PROOF that there are better test dates

<p>I want to reveal some very startling info. I added up the difficulty of the 2007-2008 sample test in CR and got a number of 203. I did the same thing for the 2008-2009 test and the result was 200. Now it is not a huge difference, but the 2008-2009 test still had a slightly better curve.</p>


<p>Because the questions were harder. If there was a difference in difficulty of over ~5-10, the test would no longer be standardized.</p>

<p>no the CR questions in the 2007-2008 were harder...meaning it should have had a better curve.</p>

<p>There ARE test dates with better curves, but trying to predict them is just stupid. Pick whatever test date is convenient for you and just take the test.</p>

<p>Unfortunately for you, that's not conclusive proof at all. Statistics teaches us that if you sample size is only one or two, then your results might as well be outliers. Even if we ignore that, rockermc is right in that the difference in difficulty is not significant at all. Finally, these were sample tests you did calculations on, right? Sample tests mean nothing; do calculations on real, past exams and then report your findings.</p>

<p>the sample tests ARE real past ones vrdabomb. I can see where you are coming from mamamia, but honestly 3 points is hardly any difference. besides, the 1-5 ratings are subjective, I've seen 3 point problems harder than 5 pointers and what not. So the moral of the story is...It doesn't matter. Take it when you are most prepared.</p>

<p>as i've repeated again and again on these forums, test dates with better curves apply only to those people at the very top (i.e. close to 2400). so if you're at 200-203, i'd advise you to stop worrying about curves and start getting better first.</p>

<p>jamesford is right on the money, but that having been said, another "explanation" here is that the difficulty numbers of 1-5 do not reflect very easy or very hard difficulty levels. I.e., a couple of extremely hard question may be enough to make the curve a little nicer, but these are still just 5's, compared to another test with two "typical" hard questions.</p>

<p>well if you consider ~750 CR to be at the top, then I am srrinath. but w/e, this discussion is useless. As yettiddqq8 and fignewton pointed out, curve data is more complex than I thought.</p>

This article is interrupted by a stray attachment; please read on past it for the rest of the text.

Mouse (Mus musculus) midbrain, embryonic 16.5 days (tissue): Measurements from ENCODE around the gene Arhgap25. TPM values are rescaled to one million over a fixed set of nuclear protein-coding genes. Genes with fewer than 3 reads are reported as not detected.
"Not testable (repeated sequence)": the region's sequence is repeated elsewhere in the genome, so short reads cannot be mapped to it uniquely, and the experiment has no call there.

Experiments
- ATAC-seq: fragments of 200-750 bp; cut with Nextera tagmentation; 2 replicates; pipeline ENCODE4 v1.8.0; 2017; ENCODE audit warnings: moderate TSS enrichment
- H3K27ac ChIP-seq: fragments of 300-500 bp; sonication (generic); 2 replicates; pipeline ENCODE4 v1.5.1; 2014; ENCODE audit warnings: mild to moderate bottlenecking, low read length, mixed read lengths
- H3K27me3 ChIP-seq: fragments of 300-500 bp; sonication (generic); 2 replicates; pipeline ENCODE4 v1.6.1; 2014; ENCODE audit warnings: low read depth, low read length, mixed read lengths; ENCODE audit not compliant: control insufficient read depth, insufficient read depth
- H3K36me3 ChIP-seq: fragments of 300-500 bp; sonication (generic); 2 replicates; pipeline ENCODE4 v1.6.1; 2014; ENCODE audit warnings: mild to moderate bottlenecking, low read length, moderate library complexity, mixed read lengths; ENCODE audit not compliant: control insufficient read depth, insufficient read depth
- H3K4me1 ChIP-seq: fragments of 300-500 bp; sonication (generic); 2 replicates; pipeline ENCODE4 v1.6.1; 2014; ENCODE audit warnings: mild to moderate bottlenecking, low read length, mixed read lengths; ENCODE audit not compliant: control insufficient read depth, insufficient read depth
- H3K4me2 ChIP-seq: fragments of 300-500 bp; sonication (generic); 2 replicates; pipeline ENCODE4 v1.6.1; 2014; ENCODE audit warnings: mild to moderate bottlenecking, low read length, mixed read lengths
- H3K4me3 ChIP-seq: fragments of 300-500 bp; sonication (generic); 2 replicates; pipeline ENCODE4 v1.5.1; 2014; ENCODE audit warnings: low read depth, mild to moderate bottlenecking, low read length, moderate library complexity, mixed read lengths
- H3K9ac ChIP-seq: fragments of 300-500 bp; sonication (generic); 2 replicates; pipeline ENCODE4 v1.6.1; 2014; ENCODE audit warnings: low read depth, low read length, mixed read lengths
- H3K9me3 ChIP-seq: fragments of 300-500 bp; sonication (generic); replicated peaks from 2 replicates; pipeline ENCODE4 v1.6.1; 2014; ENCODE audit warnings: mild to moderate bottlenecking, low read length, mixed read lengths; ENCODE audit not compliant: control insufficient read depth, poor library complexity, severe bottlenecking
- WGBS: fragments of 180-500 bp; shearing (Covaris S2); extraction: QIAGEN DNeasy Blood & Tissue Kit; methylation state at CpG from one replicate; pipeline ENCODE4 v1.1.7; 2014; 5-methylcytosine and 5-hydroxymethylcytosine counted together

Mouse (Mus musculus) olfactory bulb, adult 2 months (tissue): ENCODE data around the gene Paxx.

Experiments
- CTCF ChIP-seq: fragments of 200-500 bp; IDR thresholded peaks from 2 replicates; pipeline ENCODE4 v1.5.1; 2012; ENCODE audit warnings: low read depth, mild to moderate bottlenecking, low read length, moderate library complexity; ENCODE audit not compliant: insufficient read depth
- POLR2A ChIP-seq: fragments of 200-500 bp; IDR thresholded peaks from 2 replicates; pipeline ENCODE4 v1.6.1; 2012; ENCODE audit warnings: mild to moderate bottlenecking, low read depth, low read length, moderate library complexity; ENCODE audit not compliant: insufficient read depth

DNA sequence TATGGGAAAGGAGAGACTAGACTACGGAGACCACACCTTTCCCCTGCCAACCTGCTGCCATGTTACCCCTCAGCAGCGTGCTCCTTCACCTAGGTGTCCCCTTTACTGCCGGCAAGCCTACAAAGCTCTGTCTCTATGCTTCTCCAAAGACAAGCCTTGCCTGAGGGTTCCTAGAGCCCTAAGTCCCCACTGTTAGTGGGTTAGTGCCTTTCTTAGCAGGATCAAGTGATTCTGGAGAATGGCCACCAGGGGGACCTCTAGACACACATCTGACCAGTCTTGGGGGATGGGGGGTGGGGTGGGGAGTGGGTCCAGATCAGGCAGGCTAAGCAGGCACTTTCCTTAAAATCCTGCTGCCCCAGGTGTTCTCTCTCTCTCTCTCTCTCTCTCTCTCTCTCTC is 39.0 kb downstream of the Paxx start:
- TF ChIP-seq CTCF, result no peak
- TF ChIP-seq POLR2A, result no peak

<p>yeah... really conclusive.</p>

<p>no i don't consider 750 to be high enough that the curve affects you. generally 750 is a -5. it only matters when the number of questions you generally get wrong is 800 on one curve and non-800 on the others.</p>

<p>The concept of "the curve" is designed to make very test equal in difficulty. The harder the test, the more lenient the correlation between raw score and scaled score.</p>

<p>However, the flaw of this, is that people who are scoring above average don't find the same type of questions difficult as those scoring below average. And those scoring in the 2100, 2200, 2300 range mostly make errors due to carelessness, which does not have anything to do with the "difficulty" of the test.</p>

<p>I've compared the curves from about 10 past SATs, and found that they're almost identical once you get below the 700 mark. The only time the curve really comes into play is when you plan to get -1.25 (1) in Math or -3.75 (3) in CR. </p>

<p>-1.25 Math can be anywhere between 770 and 800
-3.75 CR can be 760 to 790</p>

<p>As to the business of adding up the little 1-5 ratings of difficulty. . . .</p>

<p>I think that if, say, you get 54/54 on math when the curve is -1 = 780, and someone else gets an 800 when -1 = 760, the latter score is better and thus unfair to the first test taker.</p>

<p>^Why unfair? Both will get 800s; the only way to separate these two is with more questions (5 hour SAT, anyone?)</p>

<p>If you want to try to find proof of better test dates, a survey of released SAT math curves can be found here</a> (pdf file) ...</p>

<p>well in that case there are better test dates, but you don't know which dates there are. There are no clear cut months with better tests so there is no point thinking about this. Whatever test you get is the test you get.</p>

<p>Well, both will get 800s, but the one with -1 = 780 had more hard questions to answer in order to get the 800.</p>

<p>True, but you have to stop somewhere ... consider two people in the same math class, one very smart, the 2nd brilliant. Each takes a test and gets 100%. Is this unfair to the brilliant person? Possibly, but the only way to give the brilliant person "justice" is with a longer test, more tests, etc.</p>

<p>well in that respect it is only unfair to the ones getting an 800. If it was anything else, the curve would handle it. but if you get an 800 you should be happy regardless of whether its unfair. in fact i would actually be proud to have persevered a tougher test to get the 800. its like playing halo. do you feel more proud after winning legendary or after winning easy?</p>

<p>I guess that's why they have those AMC contests, I suppose. Thooose have a high enough ceiling (even if it didn't, the AIME would take care of that :P)</p>